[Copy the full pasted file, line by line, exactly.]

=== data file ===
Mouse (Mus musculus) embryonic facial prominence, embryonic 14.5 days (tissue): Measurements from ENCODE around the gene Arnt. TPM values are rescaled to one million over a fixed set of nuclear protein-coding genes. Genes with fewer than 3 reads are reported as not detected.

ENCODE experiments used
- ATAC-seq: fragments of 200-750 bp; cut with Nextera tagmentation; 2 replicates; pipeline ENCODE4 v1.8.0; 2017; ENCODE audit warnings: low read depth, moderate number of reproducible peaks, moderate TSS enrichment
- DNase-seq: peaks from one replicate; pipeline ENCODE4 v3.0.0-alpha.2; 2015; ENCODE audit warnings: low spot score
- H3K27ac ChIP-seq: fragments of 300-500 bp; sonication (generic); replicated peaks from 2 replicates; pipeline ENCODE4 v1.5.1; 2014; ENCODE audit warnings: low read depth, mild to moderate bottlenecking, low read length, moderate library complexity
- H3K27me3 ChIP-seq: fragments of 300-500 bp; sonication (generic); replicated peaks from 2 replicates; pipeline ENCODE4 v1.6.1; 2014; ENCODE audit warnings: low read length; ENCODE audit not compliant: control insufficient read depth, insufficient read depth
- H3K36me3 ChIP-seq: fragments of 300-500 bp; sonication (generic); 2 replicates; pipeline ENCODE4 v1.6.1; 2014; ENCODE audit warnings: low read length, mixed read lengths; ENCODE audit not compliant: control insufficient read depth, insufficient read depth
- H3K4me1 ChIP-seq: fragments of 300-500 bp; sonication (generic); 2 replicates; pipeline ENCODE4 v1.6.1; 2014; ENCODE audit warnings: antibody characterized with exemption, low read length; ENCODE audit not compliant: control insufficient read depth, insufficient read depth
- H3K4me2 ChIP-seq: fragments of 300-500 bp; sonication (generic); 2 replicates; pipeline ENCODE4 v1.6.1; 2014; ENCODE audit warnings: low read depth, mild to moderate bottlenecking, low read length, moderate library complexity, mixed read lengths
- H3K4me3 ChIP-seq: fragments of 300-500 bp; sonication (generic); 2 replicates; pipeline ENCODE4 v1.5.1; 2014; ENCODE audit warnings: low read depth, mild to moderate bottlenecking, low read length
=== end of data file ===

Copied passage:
Mouse (Mus musculus) embryonic facial prominence, embryonic 14.5 days (tissue): Measurements from ENCODE around the gene Arnt. TPM values are rescaled to one million over a fixed set of nuclear protein-coding genes. Genes with fewer than 3 reads are reported as not detected.

ENCODE experiments used
- ATAC-seq: fragments of 200-750 bp; cut with Nextera tagmentation; 2 replicates; pipeline ENCODE4 v1.8.0; 2017; ENCODE audit warnings: low read depth, moderate number of reproducible peaks, moderate TSS enrichment
- DNase-seq: peaks from one replicate; pipeline ENCODE4 v3.0.0-alpha.2; 2015; ENCODE audit warnings: low spot score
- H3K27ac ChIP-seq: fragments of 300-500 bp; sonication (generic); replicated peaks from 2 replicates; pipeline ENCODE4 v1.5.1; 2014; ENCODE audit warnings: low read depth, mild to moderate bottlenecking, low read length, moderate library complexity
- H3K27me3 ChIP-seq: fragments of 300-500 bp; sonication (generic); replicated peaks from 2 replicates; pipeline ENCODE4 v1.6.1; 2014; ENCODE audit warnings: low read length; ENCODE audit not compliant: control insufficient read depth, insufficient read depth
- H3K36me3 ChIP-seq: fragments of 300-500 bp; sonication (generic); 2 replicates; pipeline ENCODE4 v1.6.1; 2014; ENCODE audit warnings: low read length, mixed read lengths; ENCODE audit not compliant: control insufficient read depth, insufficient read depth
- H3K4me1 ChIP-seq: fragments of 300-500 bp; sonication (generic); 2 replicates; pipeline ENCODE4 v1.6.1; 2014; ENCODE audit warnings: antibody characterized with exemption, low read length; ENCODE audit not compliant: control insufficient read depth, insufficient read depth
- H3K4me2 ChIP-seq: fragments of 300-500 bp; sonication (generic); 2 replicates; pipeline ENCODE4 v1.6.1; 2014; ENCODE audit warnings: low read depth, mild to moderate bottlenecking, low read length, moderate library complexity, mixed read lengths
- H3K4me3 ChIP-seq: fragments of 300-500 bp; sonication (generic); 2 replicates; pipeline ENCODE4 v1.5.1; 2014; ENCODE audit warnings: low read depth, mild to moderate bottlenecking, low read length